Sign up for our free newsletter
Free D.C. news, delivered to your inbox daily.
Standout Track: No. 1, “Live in a Vacuum,” a swaggering mini-metalocalypse with indecipherable lyrics and complex guitar action. Matching the hairy ferocity of Mastodon with the spareness of classic D.C. post-punk, drummer Nate Simms pummels away as guitarist-vocalist Nick Skrobiz and his bassist brother, Jesse, spar on their respective instruments.
Musical Motivation: According to Nick Skrobiz, who wrote the song, “Live in a Vacuum” is about our collective myopic tendencies. “In America, everyone just disassociates from each other, and everyone has their own subjective realities,” says Skrobiz, 28. “It seems even more brazen these days.” That’s as much exposition as you’re likely to get: “Talking about your own music is like telling a girl how awesome you are,” he says. And he’d prefer if you didn’t call the Wayward a math-rock band, despite the angular guitars and splattery rhythms. “That’s something I consciously try to avoid, because I have no interest in juxtaposing math and music,” Skrobiz says.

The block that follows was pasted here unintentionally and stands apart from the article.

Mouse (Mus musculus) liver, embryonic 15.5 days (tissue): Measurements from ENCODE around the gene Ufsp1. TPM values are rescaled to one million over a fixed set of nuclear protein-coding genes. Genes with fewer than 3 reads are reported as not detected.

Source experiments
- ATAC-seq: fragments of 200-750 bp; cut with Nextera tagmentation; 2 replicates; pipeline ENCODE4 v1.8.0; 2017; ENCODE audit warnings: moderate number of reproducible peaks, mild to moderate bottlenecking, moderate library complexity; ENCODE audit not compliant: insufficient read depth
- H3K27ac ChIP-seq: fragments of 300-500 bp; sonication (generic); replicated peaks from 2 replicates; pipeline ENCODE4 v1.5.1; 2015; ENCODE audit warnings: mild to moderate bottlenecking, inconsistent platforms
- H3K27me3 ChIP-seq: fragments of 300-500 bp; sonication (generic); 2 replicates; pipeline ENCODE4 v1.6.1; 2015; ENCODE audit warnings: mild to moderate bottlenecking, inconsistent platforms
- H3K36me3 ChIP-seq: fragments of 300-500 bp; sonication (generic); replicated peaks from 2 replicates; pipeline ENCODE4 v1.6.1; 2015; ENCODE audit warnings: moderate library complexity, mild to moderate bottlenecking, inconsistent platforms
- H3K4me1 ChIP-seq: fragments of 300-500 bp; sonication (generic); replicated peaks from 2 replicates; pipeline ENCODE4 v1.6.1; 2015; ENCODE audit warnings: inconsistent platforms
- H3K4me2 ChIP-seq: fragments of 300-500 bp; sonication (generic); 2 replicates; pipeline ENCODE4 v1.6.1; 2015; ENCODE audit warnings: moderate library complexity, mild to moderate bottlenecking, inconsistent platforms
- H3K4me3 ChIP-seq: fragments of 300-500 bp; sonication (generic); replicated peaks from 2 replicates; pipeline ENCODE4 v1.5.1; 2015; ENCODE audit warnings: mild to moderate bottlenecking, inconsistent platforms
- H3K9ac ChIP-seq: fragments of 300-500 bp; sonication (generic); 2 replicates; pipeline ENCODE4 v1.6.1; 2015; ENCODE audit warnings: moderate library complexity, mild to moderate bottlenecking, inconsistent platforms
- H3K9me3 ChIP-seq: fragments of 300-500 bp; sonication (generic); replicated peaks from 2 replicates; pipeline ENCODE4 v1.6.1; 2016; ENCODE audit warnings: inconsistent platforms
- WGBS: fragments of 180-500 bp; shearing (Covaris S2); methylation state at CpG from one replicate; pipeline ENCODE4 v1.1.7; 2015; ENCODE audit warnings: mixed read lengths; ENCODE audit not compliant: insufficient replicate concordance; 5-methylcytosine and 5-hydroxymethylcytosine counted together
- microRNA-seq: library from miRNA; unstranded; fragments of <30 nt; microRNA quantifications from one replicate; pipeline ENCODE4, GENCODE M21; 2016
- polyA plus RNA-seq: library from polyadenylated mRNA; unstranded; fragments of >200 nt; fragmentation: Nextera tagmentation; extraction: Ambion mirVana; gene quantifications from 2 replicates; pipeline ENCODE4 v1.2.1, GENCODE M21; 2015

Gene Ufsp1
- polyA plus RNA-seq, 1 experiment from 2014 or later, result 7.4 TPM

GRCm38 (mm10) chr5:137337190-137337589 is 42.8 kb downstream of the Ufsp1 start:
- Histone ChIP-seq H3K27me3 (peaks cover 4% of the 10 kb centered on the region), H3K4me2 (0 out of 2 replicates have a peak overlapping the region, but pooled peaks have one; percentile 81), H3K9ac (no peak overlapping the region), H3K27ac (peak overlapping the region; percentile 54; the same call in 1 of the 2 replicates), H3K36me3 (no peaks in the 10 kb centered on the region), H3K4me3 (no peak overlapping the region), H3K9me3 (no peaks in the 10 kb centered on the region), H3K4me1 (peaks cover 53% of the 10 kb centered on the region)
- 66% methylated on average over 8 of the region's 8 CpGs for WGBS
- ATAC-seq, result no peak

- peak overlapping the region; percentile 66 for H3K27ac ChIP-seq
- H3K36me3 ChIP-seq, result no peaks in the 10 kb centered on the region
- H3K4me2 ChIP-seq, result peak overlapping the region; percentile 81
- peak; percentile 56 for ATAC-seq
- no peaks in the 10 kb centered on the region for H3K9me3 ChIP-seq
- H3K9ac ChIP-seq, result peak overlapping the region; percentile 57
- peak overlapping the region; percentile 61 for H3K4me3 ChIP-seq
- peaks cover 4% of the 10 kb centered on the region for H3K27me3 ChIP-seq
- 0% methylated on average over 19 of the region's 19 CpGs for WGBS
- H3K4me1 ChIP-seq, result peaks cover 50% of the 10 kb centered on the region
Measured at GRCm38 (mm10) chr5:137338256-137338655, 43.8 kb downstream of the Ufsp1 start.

Brother Worldly: Unlike other famous sibling acts, the Skrobizes claim no rivalry. “That kind of went its way when we were kids,” Skrobiz says. “It’s pretty easygoing; we try not to force things, and we always leave the door open for everyone’s ideas.” That helps keep the members together despite living apart: Simms is in Great Falls, Va., Jesse is in Stafford, Va., and Nick lives in Baltimore. And a busy tour schedule keeps them close. “I crack up all the time on the road, but it comes and goes,” he says. “We’ll have played 300 shows after this tour, which is a pretty satisfying landmark.” —Casey Rae-Hunter